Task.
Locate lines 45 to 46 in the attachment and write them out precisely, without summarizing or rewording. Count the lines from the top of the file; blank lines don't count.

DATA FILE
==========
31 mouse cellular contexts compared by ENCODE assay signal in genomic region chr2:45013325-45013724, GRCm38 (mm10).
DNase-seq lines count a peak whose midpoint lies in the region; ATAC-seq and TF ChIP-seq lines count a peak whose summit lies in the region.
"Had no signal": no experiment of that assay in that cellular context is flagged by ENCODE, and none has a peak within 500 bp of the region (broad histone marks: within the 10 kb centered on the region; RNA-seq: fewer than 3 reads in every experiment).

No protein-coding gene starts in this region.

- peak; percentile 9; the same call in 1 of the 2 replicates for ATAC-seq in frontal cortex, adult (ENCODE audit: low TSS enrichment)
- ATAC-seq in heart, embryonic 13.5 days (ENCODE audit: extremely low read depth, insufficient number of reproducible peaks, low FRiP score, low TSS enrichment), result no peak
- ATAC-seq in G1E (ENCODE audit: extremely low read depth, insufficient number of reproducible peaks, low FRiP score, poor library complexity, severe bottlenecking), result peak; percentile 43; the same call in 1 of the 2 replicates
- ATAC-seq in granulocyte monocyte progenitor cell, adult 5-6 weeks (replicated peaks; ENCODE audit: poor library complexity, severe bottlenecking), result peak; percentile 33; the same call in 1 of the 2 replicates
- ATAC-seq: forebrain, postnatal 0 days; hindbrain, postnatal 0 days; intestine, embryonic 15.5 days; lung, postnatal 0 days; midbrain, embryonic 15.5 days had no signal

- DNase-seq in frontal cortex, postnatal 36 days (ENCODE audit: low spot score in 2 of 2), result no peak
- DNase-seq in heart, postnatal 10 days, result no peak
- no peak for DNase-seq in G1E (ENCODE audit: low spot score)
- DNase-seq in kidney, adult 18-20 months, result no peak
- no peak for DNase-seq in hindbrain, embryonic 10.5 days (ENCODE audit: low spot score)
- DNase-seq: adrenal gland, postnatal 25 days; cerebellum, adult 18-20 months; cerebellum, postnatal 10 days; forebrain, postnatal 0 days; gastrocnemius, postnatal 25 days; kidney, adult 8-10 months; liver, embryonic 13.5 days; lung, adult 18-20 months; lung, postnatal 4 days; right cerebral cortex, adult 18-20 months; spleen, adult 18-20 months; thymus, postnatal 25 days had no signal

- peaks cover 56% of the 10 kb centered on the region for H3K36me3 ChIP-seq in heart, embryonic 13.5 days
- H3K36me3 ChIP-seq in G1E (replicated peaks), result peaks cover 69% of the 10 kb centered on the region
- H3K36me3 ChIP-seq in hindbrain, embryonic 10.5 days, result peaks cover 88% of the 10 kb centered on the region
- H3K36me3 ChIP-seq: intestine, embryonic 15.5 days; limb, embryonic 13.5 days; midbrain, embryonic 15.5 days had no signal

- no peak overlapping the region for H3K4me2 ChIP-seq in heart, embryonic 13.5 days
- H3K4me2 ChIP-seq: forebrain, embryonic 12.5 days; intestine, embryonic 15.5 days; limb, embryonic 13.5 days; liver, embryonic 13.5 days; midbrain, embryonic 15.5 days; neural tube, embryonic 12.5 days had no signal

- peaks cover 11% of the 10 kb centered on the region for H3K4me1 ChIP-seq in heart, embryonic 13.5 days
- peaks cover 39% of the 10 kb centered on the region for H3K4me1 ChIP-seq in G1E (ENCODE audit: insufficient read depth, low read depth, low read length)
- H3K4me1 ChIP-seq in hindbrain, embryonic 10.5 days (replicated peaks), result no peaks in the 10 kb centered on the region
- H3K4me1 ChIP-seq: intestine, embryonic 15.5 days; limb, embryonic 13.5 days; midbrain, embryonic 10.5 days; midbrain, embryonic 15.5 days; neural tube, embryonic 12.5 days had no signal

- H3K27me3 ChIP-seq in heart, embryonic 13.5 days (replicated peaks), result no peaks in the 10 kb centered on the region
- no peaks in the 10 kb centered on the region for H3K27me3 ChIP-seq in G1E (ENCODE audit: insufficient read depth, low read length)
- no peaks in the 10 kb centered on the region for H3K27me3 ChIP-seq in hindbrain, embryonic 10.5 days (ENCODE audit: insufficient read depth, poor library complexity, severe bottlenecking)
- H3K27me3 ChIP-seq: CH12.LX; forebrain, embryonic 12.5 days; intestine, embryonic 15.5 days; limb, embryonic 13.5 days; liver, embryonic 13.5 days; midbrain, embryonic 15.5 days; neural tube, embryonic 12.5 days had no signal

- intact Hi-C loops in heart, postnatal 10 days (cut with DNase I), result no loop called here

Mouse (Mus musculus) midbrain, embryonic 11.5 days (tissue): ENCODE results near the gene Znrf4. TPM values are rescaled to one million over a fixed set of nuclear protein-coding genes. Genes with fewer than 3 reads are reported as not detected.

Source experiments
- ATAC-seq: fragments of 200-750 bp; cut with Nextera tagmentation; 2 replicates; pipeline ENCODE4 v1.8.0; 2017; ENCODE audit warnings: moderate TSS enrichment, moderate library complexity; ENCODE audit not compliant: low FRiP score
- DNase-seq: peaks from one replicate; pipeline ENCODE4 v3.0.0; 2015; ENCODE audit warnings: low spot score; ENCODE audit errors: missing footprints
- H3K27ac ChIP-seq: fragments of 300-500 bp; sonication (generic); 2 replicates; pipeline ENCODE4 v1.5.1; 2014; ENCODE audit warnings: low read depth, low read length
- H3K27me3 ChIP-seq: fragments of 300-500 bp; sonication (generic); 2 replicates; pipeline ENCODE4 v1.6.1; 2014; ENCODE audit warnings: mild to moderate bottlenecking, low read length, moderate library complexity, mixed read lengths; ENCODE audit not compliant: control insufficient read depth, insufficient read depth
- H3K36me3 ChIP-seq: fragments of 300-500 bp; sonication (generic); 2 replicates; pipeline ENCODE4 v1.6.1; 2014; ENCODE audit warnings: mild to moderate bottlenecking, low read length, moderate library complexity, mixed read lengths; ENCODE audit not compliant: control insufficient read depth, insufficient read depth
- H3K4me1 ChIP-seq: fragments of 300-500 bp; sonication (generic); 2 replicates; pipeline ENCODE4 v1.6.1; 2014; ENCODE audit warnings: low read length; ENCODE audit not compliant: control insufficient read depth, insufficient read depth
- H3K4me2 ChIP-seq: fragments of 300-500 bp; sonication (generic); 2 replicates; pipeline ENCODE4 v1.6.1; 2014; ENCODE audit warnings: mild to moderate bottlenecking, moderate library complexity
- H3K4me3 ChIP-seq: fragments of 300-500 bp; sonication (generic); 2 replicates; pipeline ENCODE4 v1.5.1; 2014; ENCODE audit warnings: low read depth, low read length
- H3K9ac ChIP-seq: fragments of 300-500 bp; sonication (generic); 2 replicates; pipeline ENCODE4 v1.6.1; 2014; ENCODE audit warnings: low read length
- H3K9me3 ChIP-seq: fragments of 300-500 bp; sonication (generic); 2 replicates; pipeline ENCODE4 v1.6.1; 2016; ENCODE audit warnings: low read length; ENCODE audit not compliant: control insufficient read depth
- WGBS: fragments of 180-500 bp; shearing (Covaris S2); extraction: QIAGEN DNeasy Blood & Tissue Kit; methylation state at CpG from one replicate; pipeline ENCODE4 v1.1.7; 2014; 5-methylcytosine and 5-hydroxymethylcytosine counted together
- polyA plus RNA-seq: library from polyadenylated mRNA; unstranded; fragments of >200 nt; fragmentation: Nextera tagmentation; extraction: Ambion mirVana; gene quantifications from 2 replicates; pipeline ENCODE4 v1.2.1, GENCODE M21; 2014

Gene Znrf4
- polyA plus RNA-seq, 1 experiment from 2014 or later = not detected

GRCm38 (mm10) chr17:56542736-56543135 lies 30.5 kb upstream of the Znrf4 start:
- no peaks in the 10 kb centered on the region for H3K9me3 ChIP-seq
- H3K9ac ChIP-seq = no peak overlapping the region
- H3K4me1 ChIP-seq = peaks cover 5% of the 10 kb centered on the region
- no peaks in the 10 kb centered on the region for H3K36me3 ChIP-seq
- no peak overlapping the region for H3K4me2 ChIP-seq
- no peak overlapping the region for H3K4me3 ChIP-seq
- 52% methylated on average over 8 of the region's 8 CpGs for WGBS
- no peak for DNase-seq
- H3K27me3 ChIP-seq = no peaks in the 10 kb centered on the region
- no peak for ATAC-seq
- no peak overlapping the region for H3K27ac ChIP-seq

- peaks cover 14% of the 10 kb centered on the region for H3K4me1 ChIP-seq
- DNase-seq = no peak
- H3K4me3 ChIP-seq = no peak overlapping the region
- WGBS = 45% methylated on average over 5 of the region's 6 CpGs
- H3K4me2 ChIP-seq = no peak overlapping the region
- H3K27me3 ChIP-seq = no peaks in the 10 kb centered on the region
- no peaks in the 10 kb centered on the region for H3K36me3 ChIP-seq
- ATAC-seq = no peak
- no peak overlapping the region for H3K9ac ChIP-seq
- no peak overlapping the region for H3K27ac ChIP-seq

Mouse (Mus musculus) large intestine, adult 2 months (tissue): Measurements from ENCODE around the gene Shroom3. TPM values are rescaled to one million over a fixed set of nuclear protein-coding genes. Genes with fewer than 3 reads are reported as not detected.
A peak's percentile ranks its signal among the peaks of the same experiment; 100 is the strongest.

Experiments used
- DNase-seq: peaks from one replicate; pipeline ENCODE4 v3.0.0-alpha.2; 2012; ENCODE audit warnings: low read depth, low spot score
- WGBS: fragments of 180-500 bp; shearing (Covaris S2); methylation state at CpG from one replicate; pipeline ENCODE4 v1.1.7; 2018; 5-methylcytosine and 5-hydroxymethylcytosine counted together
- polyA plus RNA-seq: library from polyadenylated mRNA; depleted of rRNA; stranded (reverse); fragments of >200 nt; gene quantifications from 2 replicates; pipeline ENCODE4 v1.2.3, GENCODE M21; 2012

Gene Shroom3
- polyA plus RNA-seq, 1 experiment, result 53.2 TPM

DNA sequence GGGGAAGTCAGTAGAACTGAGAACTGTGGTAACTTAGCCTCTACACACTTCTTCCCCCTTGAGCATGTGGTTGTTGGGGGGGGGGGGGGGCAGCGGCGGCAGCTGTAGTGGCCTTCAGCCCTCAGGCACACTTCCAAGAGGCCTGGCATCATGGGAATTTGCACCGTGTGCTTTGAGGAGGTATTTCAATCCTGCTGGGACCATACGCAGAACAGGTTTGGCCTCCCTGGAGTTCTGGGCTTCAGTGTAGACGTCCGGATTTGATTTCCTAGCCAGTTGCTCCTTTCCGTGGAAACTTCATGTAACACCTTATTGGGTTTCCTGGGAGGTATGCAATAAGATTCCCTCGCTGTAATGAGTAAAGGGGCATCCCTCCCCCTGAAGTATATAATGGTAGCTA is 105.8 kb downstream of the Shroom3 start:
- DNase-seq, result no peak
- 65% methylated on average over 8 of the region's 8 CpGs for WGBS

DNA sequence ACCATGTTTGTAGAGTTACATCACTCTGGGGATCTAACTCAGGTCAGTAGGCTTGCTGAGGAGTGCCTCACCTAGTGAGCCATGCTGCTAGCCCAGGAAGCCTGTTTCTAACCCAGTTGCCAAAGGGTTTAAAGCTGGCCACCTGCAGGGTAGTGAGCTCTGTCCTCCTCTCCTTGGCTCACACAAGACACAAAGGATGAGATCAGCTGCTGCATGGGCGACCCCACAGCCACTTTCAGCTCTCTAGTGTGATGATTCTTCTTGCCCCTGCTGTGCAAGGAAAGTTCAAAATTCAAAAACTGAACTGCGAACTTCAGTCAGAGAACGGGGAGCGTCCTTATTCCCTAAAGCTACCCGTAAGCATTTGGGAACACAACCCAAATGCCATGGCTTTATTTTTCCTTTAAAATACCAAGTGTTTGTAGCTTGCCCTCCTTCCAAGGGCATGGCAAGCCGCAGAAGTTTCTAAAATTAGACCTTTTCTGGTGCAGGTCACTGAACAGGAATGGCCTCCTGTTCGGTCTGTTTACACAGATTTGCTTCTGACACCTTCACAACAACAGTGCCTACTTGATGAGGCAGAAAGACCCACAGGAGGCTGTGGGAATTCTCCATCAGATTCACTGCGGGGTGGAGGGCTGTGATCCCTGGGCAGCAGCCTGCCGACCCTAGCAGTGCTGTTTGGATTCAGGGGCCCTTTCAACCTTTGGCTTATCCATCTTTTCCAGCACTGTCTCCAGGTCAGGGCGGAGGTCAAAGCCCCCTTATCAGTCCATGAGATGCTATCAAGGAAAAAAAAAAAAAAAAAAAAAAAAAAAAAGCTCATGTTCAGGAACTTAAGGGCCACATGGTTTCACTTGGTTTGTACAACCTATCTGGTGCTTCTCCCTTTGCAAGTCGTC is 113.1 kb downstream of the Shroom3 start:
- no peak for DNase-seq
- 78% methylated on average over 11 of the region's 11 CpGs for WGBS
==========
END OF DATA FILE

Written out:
Gene Znrf4
- polyA plus RNA-seq, 1 experiment from 2014 or later = not detected